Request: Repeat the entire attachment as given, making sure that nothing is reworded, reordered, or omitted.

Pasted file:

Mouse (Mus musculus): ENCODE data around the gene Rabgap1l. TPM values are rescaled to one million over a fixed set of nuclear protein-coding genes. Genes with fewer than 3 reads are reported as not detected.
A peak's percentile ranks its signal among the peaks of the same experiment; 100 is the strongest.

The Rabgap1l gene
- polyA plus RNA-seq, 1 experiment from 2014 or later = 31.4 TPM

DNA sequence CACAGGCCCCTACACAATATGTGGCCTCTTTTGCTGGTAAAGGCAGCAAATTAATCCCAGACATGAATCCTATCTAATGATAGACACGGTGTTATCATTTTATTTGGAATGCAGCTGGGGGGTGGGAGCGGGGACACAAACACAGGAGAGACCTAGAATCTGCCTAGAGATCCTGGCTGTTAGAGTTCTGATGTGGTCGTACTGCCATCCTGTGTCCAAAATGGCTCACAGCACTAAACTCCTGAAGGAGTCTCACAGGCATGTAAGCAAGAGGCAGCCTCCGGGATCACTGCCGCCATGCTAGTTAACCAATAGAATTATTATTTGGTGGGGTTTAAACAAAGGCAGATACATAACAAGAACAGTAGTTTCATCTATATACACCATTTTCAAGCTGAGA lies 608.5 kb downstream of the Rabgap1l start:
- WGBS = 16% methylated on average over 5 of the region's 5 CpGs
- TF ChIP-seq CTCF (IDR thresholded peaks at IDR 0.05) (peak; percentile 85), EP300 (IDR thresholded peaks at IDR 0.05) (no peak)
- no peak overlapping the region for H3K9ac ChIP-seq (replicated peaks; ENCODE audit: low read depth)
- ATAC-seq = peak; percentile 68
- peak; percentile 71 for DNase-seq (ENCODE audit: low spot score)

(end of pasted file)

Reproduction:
Mouse (Mus musculus): ENCODE data around the gene Rabgap1l. TPM values are rescaled to one million over a fixed set of nuclear protein-coding genes. Genes with fewer than 3 reads are reported as not detected.
A peak's percentile ranks its signal among the peaks of the same experiment; 100 is the strongest.

The Rabgap1l gene
- polyA plus RNA-seq, 1 experiment from 2014 or later = 31.4 TPM

DNA sequence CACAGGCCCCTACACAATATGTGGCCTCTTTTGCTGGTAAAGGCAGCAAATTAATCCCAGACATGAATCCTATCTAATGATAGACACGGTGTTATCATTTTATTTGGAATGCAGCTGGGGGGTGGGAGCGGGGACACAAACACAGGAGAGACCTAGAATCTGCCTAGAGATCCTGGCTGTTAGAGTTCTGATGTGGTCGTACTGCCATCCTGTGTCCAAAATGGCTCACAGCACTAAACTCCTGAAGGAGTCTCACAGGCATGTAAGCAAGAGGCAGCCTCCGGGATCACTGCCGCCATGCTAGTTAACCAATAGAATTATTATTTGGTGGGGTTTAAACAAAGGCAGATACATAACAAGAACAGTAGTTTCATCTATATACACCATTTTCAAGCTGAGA lies 608.5 kb downstream of the Rabgap1l start:
- WGBS = 16% methylated on average over 5 of the region's 5 CpGs
- TF ChIP-seq CTCF (IDR thresholded peaks at IDR 0.05) (peak; percentile 85), EP300 (IDR thresholded peaks at IDR 0.05) (no peak)
- no peak overlapping the region for H3K9ac ChIP-seq (replicated peaks; ENCODE audit: low read depth)
- ATAC-seq = peak; percentile 68
- peak; percentile 71 for DNase-seq (ENCODE audit: low spot score)